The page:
“If you’re posting something to 20,000 ladies around the world, you’re going to get a response,” said Sylvia Fallas, a kosher food blogger, recipe developer and product seeker for Optimal Marketing and Seasons, about social media’s influence on the kosher foodie movement. “You’re going to get an answer. You’re going to get 122 answers, you’re going to get 200 likes, you’re going to get 10,000 views. People like to be heard, people like to be engaged with, and social media has really put it out there.

“People are going to restaurants because of the chatter, because of the buzz, because friends, family, and social media has said, ‘Oh, this place is new. Let’s go try it out.’”

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Screenshot of “Great Kosher Restaurant Foodies” Facebook group page (Renee Saff)

In addition to the rise of social media and Pardes’ innovation, another factor contributing to the demand for more progressive kosher food experiences is the Baal Teshuva movement, which is the return of secular Jews to religious Judaism, and is Hebrew for “master of repentance.”

A 2013 Pew Research Center study revealed that 28 percent of Jewish people ages 18 to 49 keep kosher in their homes, nearly double their parents’ generation, in which only 16 percent of Jews above the age of 50 keep kosher at home. But, regardless of the younger generation’s reasons for embracing Jewish dietary restrictions, their introduction into the kosher food industry has been a transformative factor.

“There are a lot of people keeping kosher now who did not used to,” Hanau said. “When they came into the kosher world and they started having to drink this wine and eat this food they said, ‘What is this? Why is it so bad?’”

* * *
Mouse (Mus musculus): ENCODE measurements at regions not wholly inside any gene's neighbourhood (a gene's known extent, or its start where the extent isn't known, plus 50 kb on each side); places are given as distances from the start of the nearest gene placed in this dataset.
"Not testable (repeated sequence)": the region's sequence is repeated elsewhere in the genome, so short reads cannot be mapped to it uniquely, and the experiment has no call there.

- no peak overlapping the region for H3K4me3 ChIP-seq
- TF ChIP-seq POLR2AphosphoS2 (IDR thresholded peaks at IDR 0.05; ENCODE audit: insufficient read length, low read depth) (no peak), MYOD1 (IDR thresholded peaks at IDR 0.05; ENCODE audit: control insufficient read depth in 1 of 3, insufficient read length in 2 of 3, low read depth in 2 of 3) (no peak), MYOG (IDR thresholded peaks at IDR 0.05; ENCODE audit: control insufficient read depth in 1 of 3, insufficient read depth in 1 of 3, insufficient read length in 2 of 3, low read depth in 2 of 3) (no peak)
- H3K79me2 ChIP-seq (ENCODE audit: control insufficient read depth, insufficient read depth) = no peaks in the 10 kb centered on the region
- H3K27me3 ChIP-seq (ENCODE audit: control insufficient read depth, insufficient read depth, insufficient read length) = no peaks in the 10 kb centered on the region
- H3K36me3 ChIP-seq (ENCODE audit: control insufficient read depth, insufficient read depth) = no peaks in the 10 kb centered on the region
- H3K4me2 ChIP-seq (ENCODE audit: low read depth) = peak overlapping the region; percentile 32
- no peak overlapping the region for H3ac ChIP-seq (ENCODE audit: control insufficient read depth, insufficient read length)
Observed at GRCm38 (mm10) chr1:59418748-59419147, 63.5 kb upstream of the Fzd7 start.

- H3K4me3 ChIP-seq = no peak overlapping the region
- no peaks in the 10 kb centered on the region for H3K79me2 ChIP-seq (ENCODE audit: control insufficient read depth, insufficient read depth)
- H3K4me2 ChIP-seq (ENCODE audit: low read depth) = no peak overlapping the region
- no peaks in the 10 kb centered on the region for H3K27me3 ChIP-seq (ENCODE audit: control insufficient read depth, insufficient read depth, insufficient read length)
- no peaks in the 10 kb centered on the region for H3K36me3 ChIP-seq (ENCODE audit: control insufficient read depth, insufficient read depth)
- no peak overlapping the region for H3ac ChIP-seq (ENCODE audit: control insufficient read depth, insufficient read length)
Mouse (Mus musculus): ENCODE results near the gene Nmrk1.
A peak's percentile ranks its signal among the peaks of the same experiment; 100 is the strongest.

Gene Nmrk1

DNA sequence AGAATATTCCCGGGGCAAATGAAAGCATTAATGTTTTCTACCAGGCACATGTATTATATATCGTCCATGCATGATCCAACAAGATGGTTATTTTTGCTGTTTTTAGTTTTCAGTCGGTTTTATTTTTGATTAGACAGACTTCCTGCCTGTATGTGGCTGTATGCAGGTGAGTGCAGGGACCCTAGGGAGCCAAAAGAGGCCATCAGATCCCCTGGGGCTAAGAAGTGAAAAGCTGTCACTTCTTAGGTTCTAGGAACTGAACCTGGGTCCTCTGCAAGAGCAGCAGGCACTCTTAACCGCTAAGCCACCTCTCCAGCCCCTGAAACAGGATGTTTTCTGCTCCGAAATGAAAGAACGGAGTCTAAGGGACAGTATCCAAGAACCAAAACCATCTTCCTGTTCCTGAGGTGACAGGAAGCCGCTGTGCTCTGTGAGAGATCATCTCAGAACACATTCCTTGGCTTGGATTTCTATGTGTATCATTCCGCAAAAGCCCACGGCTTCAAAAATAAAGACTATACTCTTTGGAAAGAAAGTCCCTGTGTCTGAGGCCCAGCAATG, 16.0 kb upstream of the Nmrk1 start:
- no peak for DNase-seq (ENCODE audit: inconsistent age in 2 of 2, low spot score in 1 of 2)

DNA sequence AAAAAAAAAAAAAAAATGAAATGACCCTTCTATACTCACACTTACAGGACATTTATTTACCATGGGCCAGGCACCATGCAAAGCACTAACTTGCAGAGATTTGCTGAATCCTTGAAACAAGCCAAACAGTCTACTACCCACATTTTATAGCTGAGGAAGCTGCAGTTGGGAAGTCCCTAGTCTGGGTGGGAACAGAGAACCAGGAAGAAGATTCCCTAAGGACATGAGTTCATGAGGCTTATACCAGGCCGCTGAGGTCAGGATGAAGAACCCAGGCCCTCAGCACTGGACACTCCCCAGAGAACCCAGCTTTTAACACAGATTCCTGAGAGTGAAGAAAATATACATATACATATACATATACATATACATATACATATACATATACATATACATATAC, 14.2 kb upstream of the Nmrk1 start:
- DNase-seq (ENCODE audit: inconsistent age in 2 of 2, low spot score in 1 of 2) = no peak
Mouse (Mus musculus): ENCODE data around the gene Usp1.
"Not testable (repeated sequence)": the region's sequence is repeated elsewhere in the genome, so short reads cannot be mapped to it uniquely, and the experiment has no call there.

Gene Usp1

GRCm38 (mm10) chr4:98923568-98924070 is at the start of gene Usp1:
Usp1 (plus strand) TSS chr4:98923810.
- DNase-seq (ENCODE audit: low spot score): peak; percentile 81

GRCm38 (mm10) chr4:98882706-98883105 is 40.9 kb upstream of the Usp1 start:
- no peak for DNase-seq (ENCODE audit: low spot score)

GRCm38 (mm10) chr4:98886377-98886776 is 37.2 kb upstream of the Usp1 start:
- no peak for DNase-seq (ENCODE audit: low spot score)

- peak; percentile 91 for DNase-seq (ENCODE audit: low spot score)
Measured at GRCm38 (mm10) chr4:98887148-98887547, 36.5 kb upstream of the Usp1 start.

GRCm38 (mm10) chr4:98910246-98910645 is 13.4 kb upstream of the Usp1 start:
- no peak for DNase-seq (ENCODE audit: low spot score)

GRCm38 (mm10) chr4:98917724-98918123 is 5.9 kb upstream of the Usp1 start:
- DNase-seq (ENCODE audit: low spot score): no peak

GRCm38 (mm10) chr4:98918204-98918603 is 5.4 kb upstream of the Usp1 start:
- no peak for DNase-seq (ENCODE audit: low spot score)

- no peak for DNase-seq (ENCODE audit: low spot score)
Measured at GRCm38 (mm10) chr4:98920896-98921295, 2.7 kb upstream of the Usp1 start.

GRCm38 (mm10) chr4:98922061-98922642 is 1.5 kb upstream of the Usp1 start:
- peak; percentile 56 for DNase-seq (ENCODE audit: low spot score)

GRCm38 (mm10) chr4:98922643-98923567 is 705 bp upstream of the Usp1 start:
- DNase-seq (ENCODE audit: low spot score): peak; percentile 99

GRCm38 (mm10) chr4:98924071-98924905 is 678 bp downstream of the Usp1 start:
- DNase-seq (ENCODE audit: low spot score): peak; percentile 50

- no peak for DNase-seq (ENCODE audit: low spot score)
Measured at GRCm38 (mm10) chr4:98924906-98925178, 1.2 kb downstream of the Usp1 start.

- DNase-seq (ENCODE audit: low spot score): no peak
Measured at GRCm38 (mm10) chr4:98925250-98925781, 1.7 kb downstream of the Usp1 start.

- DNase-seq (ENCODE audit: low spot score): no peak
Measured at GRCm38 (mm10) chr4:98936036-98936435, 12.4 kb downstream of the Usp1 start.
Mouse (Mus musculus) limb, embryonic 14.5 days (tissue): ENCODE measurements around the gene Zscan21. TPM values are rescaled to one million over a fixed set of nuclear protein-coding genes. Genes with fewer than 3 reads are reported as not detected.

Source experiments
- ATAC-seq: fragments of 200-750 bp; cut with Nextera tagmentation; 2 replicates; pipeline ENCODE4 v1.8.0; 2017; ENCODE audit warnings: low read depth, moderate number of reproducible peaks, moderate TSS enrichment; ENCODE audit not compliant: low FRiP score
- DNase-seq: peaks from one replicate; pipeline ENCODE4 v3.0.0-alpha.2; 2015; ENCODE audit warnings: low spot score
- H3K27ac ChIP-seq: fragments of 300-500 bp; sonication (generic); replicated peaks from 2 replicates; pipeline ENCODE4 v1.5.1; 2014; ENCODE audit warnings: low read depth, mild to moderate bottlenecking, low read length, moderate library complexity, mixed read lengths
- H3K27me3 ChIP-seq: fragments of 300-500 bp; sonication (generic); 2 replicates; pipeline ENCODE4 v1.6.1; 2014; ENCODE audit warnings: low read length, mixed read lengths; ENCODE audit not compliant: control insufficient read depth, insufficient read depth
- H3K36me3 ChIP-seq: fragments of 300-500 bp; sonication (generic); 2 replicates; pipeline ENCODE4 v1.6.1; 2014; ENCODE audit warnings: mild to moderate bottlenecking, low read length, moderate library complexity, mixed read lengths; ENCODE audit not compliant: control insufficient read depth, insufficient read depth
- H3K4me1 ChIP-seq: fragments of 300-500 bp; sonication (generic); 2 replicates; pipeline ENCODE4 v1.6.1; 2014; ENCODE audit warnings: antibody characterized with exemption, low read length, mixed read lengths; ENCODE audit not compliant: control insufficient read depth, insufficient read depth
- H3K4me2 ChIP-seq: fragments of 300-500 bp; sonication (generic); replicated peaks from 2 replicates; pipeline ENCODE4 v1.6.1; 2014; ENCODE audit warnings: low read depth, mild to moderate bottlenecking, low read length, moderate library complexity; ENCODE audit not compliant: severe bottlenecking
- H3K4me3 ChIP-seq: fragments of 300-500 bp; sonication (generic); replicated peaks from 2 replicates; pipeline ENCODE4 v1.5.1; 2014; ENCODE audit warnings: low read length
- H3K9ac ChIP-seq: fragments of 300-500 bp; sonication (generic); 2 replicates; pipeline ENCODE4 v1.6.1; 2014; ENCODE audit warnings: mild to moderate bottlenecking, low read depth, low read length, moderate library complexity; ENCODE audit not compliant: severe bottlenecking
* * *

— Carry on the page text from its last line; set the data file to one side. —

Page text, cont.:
Because these people who previously did not keep kosher were able to experience what top of the line, non-kosher cuisine tastes like, their introduction into the kosher restaurant world created a demand for the industry to step up its game. Many chefs with non-kosher experience now bring fresh ideas and expertise to the kosher food market.

Bernstein, who recognized the need to revamp the kosher food world and has experienced success by popularizing the idea of “Modern Haimish,” a progressive approach to the classic, homey Eastern European foods that many Jews are fond of, and he believes that “there is a future for progressive kosher food.”

Due to Pardes’ innovation, the rise of social media, and the Baal Teshuvah movement, innovation in the kosher food world is not just limited to restaurants. The past few years have endured different types of kosher innovations, ranging from a traveling Texas kosher barbecue to a fish store selling gourmet ingredients that keep the strictest standards of kosher to a wave of new cookbooks encouraging readers to step out of their comfort zone and “dare to be different.”


A variety of gourmet beers at BenZ’s Gourmet, a kosher shop in Crown Heights offering gourmet kosher products that adhere to the strictest kosher standards (Renee Saff)

“It’s not just the restaurant scene that has evolved and become upscale,” said Shlomo Klein, the chief operating officer for Joy of Kosher with Jamie Geller Magazine. “We’re trying to keep up with the trends.”

And the kosher food industry has certainly made progress.

“I used to say, when we started, that the kosher food business was five to ten years behind. Now kosher is much much closer to following the trends,” Hanau said. “The kosher world is in a place that’s so far ahead of where it was, and it can continue to improve.”